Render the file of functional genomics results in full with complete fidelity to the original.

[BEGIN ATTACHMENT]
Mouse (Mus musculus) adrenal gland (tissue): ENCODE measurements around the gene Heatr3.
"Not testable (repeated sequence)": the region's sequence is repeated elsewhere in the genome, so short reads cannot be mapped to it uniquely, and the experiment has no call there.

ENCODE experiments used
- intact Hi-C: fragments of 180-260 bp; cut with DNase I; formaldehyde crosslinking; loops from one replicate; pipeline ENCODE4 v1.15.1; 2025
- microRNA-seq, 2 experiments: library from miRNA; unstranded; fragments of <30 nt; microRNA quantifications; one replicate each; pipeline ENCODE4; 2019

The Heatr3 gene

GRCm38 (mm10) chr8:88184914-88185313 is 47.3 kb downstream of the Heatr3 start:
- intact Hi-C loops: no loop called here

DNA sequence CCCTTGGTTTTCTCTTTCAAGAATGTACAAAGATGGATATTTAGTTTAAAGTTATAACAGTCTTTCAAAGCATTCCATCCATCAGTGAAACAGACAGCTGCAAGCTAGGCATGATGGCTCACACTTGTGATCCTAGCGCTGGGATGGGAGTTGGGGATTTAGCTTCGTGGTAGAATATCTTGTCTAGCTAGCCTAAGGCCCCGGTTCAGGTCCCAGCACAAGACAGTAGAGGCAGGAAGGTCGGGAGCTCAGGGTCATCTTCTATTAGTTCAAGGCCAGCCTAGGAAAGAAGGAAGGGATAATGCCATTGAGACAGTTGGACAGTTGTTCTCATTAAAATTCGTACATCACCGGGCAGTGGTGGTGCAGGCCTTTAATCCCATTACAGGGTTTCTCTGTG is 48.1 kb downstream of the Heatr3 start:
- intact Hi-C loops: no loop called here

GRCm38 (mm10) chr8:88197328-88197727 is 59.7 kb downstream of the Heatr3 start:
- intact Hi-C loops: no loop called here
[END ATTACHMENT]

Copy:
Mouse (Mus musculus) adrenal gland (tissue): ENCODE measurements around the gene Heatr3.
"Not testable (repeated sequence)": the region's sequence is repeated elsewhere in the genome, so short reads cannot be mapped to it uniquely, and the experiment has no call there.

ENCODE experiments used
- intact Hi-C: fragments of 180-260 bp; cut with DNase I; formaldehyde crosslinking; loops from one replicate; pipeline ENCODE4 v1.15.1; 2025
- microRNA-seq, 2 experiments: library from miRNA; unstranded; fragments of <30 nt; microRNA quantifications; one replicate each; pipeline ENCODE4; 2019

The Heatr3 gene

GRCm38 (mm10) chr8:88184914-88185313 is 47.3 kb downstream of the Heatr3 start:
- intact Hi-C loops: no loop called here

DNA sequence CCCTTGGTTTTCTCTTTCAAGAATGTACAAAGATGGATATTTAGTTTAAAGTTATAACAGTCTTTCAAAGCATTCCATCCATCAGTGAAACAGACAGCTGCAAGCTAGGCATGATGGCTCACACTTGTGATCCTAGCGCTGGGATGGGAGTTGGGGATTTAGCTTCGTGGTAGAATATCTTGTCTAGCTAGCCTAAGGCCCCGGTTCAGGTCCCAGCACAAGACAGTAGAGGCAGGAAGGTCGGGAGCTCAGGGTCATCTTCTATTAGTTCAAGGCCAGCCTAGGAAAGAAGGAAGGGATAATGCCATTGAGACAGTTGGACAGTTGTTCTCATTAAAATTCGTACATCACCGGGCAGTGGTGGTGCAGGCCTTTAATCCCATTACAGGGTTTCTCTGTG is 48.1 kb downstream of the Heatr3 start:
- intact Hi-C loops: no loop called here

GRCm38 (mm10) chr8:88197328-88197727 is 59.7 kb downstream of the Heatr3 start:
- intact Hi-C loops: no loop called here